Harper's Weekly 07/09/1864


GENERAL LONGSTREET.

In our last Weekly was engraved a portrait of
General Lee, and in this we give that of General
Longstreet, who is perhaps, since the death of
Stonewall Jackson, second only to Lee in the
military reputation he has achieved by the cam-
paigns between Washington and Richmond during

THE REBEL GENERAL JAMES LONGSTREET.

the last three years. General James
Longstreet
, who is a native of Ala-
bama, was regularly educated for the
profession of arms. He entered the
United States army in 1838. He was
attached first to the Fourth and then
to the Eighth infantry regiments. He
served in all the battles of the Mexi-
can war, and, like General Lee, was
wounded at Chapultepec. He was
twice brevetted for distinguished serv-
ices in that war. In 1858 he obtain-
ed a post in the Paymaster's depart-
ment, to which he belonged, with the
rank of Major. When the civil war
broke out, in 1861, he at once joined
the army of the Confederate States.
The brigade which he commanded at
the fight of Bull Run, in July of that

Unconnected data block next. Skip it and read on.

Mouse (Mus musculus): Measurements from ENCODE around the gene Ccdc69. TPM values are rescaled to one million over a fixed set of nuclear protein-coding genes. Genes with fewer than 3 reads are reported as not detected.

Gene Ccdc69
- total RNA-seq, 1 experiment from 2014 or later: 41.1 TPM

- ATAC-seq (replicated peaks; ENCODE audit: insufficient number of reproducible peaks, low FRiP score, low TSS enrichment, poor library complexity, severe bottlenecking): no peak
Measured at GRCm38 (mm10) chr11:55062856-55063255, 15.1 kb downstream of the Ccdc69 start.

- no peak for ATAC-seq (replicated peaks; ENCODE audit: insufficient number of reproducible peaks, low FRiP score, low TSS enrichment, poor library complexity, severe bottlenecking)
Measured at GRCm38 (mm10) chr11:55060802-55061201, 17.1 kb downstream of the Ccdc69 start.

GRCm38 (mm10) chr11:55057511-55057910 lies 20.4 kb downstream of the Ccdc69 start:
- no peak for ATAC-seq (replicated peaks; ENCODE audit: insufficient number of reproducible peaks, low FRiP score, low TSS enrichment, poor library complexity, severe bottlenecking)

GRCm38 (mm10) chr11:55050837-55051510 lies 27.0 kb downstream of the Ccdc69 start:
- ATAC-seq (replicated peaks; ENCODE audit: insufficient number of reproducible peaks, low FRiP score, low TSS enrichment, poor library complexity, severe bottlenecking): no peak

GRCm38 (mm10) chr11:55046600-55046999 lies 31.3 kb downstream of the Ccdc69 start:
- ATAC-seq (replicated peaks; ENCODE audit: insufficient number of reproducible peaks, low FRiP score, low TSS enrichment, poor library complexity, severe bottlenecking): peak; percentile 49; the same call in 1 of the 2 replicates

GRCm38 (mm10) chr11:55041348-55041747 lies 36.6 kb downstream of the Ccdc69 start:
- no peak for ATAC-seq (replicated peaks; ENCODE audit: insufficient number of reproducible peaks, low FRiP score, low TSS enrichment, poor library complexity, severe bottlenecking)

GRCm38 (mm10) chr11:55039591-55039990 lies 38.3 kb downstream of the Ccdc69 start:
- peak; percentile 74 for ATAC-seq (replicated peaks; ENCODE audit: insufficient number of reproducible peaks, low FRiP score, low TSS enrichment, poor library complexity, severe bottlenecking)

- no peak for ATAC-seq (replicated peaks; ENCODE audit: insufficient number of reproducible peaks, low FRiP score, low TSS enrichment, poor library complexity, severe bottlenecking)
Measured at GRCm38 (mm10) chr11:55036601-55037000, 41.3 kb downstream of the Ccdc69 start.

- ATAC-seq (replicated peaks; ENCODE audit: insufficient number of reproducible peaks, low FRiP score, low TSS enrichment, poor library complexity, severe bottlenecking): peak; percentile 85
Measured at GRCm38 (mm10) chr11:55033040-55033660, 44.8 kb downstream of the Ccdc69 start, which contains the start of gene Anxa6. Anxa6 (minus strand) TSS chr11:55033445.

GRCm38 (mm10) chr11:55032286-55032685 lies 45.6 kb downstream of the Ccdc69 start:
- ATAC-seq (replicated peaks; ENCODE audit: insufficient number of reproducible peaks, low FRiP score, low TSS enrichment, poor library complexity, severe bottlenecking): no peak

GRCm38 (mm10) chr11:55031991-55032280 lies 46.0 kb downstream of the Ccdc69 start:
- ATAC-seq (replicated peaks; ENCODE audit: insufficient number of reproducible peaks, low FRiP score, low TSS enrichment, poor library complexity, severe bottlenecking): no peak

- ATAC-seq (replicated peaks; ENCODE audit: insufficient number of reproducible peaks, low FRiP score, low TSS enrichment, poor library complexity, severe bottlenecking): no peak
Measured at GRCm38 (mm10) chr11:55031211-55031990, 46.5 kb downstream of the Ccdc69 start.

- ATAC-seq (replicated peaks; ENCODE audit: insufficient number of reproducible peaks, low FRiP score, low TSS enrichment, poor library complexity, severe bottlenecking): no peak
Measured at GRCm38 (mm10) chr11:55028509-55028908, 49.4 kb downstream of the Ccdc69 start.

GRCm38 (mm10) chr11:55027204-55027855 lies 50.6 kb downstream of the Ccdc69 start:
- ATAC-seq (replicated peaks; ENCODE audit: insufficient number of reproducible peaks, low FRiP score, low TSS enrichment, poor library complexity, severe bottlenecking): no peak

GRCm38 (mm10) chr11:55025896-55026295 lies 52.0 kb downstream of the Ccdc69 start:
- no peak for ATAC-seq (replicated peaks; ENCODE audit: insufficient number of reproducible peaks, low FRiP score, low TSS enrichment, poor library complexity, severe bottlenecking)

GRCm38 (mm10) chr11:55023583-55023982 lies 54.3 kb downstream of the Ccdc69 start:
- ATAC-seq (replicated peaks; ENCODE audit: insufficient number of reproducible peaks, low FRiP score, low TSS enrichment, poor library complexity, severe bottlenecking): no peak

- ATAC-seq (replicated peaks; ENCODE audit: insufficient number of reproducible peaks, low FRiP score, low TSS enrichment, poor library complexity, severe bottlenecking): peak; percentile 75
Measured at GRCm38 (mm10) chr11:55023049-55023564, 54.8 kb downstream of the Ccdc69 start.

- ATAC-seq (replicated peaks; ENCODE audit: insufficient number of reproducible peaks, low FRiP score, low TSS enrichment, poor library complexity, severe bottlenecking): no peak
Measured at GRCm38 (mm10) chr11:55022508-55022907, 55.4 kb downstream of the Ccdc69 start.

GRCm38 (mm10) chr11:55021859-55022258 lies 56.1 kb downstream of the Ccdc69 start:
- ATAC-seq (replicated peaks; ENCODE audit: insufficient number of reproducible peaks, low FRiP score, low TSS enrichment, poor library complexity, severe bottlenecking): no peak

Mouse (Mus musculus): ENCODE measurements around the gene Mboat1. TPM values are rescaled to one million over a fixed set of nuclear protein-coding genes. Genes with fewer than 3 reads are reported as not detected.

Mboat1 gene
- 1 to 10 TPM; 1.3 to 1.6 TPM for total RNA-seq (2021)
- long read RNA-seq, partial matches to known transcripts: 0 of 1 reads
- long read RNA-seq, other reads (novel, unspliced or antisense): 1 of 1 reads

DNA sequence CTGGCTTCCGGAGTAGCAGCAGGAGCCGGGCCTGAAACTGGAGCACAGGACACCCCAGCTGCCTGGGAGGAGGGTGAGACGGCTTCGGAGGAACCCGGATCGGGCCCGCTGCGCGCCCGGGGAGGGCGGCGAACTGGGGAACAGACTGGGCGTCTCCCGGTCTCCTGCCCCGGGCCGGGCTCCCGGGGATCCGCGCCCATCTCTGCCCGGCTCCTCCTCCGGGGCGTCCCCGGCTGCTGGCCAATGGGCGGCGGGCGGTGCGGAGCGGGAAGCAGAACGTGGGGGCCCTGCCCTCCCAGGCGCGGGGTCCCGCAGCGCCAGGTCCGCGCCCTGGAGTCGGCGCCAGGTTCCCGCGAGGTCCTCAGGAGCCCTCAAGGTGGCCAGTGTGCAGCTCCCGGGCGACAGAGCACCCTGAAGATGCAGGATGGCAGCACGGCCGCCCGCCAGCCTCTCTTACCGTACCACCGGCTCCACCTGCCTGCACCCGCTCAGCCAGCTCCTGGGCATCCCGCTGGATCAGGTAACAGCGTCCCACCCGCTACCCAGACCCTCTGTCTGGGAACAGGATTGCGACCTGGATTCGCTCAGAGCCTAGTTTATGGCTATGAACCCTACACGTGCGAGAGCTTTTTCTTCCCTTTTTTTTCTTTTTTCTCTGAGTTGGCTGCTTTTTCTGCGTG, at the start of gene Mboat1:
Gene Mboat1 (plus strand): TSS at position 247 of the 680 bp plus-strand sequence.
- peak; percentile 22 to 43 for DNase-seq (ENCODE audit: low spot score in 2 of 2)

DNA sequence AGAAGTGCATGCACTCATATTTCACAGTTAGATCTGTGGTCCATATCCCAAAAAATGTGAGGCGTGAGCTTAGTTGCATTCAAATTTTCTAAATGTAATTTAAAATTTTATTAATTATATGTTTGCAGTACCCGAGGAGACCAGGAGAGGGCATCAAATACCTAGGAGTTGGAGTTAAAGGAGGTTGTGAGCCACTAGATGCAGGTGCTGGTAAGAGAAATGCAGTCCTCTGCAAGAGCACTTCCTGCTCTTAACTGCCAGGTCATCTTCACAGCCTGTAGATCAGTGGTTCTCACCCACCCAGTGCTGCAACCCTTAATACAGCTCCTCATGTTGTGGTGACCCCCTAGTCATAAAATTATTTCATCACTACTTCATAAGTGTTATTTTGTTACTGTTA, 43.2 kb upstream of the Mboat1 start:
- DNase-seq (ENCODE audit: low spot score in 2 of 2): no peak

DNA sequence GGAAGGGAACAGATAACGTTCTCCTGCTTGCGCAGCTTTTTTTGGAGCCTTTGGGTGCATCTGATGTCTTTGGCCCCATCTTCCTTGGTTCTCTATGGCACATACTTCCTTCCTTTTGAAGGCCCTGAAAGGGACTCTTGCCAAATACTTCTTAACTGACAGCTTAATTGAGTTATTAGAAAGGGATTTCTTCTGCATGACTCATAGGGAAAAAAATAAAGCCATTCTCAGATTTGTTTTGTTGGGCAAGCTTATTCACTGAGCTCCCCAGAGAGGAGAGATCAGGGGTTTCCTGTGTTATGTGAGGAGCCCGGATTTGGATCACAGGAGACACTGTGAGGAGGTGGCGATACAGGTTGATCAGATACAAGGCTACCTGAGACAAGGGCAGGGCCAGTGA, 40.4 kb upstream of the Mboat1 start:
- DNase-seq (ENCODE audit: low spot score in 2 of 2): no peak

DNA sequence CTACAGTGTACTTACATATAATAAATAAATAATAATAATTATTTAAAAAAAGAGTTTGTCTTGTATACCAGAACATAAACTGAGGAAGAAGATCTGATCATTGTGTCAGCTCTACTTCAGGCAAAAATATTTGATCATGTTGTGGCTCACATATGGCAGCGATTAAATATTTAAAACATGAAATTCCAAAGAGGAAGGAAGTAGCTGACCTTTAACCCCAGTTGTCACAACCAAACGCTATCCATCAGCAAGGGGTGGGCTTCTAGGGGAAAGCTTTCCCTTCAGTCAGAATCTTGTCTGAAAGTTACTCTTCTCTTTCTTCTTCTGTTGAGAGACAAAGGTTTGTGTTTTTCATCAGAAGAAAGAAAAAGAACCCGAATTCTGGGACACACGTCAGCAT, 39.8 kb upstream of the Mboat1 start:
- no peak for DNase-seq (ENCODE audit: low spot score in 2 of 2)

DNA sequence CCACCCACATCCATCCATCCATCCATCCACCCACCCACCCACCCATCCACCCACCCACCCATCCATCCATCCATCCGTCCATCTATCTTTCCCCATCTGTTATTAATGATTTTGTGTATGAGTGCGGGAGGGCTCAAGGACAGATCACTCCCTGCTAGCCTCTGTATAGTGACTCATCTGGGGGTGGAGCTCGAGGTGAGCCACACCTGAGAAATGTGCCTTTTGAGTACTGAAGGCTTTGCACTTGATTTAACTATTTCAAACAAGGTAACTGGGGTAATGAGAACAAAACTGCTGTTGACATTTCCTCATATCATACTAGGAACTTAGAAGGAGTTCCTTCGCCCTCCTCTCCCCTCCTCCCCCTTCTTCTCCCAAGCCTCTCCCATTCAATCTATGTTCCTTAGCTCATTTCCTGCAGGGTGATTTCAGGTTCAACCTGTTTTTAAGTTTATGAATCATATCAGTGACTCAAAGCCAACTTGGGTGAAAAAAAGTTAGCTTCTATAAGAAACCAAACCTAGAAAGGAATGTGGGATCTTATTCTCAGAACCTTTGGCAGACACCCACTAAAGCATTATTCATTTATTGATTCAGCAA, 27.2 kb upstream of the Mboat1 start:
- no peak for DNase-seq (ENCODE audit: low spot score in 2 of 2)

year, was one of the first bodies of
Southern troops that came into actu-
al collision with the Federals; and in
the sanguinary battle of Manassas,
which soon afterward ensued, Gener-
al Longstreet led the main attack,
though General Beauregard was in
chief command. As a General of
Division, Longstreet acted under
General Lee throughout the Virginia
campaigns of 1862 and 1863. Long-
street
is forty-three years of age—a
thick-set, determined-looking man.
His corps, who are devotedly attached
to him, often complain that he is al-
ways with General Lee. He is in
the habit of exposing himself in a
careless manner, and it was perhaps
in this way that he got his wound in
one of the battles in the Wilderness.
At Gettysburg he is said to have led
a Georgian regiment in a charge
against a battery, hat in hand, and in
front of every body. A few hours
later a Colonel found him seated on
the top of a snake fence at the edge
of the wood, and looking perfectly
calm and unperturbed, while some of
his troops passed by. The gallant
Colonel, who scarcely knew what had
been the result of the battle, observed
to General Longstreet, “I wouldn't
have missed this for any thing.”
Longstreet replied, laughing, “The
devil you wouldn't! I should liked to
have missed it very much; we've at-
tacked, and been repulsed; look
there!”



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